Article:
Get sum dim sum: Mandarin Kitchen

A classic dim sum offering from Mandarin Kitchen. Photo courtesy of Kaila Chan.

A classic dim sum offering from Mandarin Kitchen. Photo courtesy of Kaila Chan.

A classic dim sum offering from Mandarin Kitchen. Photo courtesy of Kaila Chan.
]1 A classic dim sum offering from Mandarin Kitchen. Photo courtesy of Kaila Chan.

When I went to China over winter break, my hosts in their generosity effectively force fed me out of kindness, plying me with ambiguous meats (“It’s like a turtle…but not…”) and never-ending mounds of food on my plates. It was food trauma. I ate to be polite and I ate to prove my Chineseness. When I ate snake meat without a wince (it tastes just like really tough chicken), never before had I experienced so much pride at the dinner table. But I ate too much food and I no longer cared to eat anything, ever again.

I never lost my appetite for dim sum, however. Dim sum is the most perfect meal because the plates are small, and you can try as much as you want without getting gorging yourself to the point of death. Dim sum can be an intimidating experience because not everything looks like what it actually is. After watching the 2005 Hong Kong horror film Dumplings, about a woman who makes baby meat dumplings to preserve her skin, I cannot eat har gow without imagining that inside the pleated translucent rice wrapper is not a blushing pink prawn but a piece of plump baby flesh. The image of a fat baby dumpling will pop into my head and I will briefly hate myself because that baby dumpling also looks delicious in my head, and I have to reconcile with myself that I am not above cannibalism.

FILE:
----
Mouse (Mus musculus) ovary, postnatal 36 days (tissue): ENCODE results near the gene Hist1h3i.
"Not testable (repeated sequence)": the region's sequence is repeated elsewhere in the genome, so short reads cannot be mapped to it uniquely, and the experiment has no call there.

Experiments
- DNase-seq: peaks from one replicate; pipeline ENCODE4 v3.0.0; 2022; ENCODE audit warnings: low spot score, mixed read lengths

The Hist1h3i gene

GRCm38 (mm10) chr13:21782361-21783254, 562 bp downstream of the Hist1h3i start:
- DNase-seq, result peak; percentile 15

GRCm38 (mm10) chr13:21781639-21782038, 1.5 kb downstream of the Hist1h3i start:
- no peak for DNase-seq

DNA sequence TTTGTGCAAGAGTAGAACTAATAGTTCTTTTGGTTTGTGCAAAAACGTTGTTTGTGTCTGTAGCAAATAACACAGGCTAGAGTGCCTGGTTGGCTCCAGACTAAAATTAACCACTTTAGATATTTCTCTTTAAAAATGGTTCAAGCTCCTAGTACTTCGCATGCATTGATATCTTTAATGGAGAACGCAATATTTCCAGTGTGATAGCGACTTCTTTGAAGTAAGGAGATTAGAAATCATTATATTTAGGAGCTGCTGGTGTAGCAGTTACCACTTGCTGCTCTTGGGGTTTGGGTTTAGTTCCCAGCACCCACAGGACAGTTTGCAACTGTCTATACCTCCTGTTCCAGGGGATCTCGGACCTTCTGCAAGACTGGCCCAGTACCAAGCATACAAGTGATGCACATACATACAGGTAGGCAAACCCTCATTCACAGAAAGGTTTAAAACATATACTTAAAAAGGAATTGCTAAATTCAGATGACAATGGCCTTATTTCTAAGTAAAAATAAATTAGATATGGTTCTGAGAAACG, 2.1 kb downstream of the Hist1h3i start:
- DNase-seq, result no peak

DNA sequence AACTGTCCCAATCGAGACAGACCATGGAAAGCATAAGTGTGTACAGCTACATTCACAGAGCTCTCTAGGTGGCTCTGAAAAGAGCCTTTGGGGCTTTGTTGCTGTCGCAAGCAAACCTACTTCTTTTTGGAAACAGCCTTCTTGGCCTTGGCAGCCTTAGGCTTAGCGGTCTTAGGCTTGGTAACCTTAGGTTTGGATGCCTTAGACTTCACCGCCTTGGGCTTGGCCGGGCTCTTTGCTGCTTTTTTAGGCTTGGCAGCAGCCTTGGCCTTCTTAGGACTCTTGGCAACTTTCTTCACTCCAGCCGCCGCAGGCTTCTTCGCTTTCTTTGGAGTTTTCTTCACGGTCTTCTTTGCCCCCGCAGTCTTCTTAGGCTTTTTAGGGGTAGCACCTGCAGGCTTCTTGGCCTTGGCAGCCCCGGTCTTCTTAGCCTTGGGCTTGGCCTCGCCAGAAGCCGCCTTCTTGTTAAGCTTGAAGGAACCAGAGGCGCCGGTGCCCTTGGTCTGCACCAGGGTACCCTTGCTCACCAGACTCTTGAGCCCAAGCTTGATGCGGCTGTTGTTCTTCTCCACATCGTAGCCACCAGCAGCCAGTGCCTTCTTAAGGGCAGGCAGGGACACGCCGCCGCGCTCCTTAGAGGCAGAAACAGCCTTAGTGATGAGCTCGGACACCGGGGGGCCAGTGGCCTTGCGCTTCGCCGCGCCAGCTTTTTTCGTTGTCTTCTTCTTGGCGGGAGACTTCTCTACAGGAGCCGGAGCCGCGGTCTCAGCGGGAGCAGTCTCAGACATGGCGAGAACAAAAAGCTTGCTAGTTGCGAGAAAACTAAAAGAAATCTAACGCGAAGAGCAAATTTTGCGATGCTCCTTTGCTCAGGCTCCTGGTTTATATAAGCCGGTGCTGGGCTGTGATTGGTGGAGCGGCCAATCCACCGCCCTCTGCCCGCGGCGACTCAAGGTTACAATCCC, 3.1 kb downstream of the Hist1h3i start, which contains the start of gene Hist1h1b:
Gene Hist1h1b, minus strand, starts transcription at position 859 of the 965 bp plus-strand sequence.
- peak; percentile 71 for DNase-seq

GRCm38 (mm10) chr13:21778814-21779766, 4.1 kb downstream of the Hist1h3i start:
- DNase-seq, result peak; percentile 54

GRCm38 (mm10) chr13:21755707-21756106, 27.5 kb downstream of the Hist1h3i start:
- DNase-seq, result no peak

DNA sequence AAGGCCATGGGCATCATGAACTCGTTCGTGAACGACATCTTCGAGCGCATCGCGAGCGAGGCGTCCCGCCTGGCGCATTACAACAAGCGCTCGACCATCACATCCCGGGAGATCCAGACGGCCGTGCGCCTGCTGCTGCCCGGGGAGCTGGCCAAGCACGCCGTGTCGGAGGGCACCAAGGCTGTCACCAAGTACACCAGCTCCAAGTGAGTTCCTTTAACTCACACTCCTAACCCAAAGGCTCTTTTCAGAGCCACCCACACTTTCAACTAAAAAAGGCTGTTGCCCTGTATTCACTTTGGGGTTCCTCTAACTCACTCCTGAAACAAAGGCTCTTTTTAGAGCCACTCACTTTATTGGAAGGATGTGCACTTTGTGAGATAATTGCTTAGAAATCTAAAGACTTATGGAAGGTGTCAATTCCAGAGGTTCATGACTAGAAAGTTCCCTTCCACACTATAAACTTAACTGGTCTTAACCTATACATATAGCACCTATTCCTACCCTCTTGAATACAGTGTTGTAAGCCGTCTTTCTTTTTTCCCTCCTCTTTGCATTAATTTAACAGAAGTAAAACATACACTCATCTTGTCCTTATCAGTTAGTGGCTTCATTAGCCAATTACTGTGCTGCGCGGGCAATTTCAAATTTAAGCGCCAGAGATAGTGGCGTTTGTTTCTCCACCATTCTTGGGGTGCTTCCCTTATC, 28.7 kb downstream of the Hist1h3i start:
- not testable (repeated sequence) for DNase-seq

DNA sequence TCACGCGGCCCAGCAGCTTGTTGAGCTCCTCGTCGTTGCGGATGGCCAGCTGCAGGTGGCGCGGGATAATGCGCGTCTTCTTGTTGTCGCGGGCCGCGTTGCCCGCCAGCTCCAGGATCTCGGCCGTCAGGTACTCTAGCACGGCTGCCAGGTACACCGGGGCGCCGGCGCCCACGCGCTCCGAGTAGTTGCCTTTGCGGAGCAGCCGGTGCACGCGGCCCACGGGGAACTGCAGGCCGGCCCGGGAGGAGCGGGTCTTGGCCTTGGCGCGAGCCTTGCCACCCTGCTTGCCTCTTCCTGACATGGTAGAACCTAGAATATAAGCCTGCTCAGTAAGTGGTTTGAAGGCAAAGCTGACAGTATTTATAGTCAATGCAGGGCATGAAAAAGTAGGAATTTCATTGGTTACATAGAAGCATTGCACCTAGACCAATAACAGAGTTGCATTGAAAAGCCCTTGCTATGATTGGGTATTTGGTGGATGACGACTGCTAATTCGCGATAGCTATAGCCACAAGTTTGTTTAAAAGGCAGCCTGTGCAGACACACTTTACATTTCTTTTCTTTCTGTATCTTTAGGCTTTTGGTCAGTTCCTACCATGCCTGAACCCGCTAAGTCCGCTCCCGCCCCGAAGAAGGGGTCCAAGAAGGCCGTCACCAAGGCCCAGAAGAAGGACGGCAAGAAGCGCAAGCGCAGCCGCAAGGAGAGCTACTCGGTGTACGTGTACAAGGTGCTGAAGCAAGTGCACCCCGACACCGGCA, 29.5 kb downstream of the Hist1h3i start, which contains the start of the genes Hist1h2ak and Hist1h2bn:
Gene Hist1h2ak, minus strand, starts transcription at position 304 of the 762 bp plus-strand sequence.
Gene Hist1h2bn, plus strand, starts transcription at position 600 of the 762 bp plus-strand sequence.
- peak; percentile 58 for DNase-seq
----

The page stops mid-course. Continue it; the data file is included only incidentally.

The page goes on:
I went to Mandarin Kitchen around 1p.m. (dim sum here is served from 10 a.m. to 2 p.m.). It’s located in a dull-looking strip mall, and though the neglected Chinese mountain koi pond in the corner by the entrance demands a bit of attention, the glorious vision of roast ducks will make your heart sing, hanging on their hooks, crispy and glistening with drips of fat…though this isn’t what you’re actually here for. Absent were any crystal chandeliers or gratuitous use of red velvet walls, though there was a golden Chinese character mounted on some velvet in the back and some traditional Chinese paintings. The place was bustling, though this is Minnesota and you won’t get seated at the same table with randos like you will in Chinatown or Hong Kong.

The best thing: no waiting for food! Older Chinese ladies pushing dim sum carts are everywhere — I also saw a bored-looking athlete-type serving some Chinese broccoli on a tray. They might even be pushy but it won’t hurt their feelings if you tell them you don’t want it. And things might look like alien egg sacs but you should just try it #yolo. I saw the har gow and said “mgoi” (best Cantonese word to know, it means both “please” and “excuse me”) as I pointed. I braced myself for a mushy glutinous rice wrapper with brain-like shrimp because that’s how har gow tastes like when it’s not great ­— but no! It was really good! After that, I just went crazy with the dishes. I would recommend getting more of the steamed dishes (vs. fried) like ngao cheung or ha cheung (beef or shrimp in a thick rice noodle roll), shumai (pork and shrimp dumplings), pai guat (short ribs), and this small, steamed bun with a sweet egg filling. When you come here, act like an old Chinese person: eat at a leisurely pace and drink tea for hours.

8766 Lyndale Ave S, Bloomington 55420 (952) 884 – 5356

Monday – Thursday: 11 a.m. – midnight
Friday: 11 a.m. – 1 a.m.
Saturday: 10 a.m. – 1 a.m.
Sunday: 10 ­a.m. – midnight

Dim sum only available Sat. & Sun.: 10 a.m. – 2 p.m.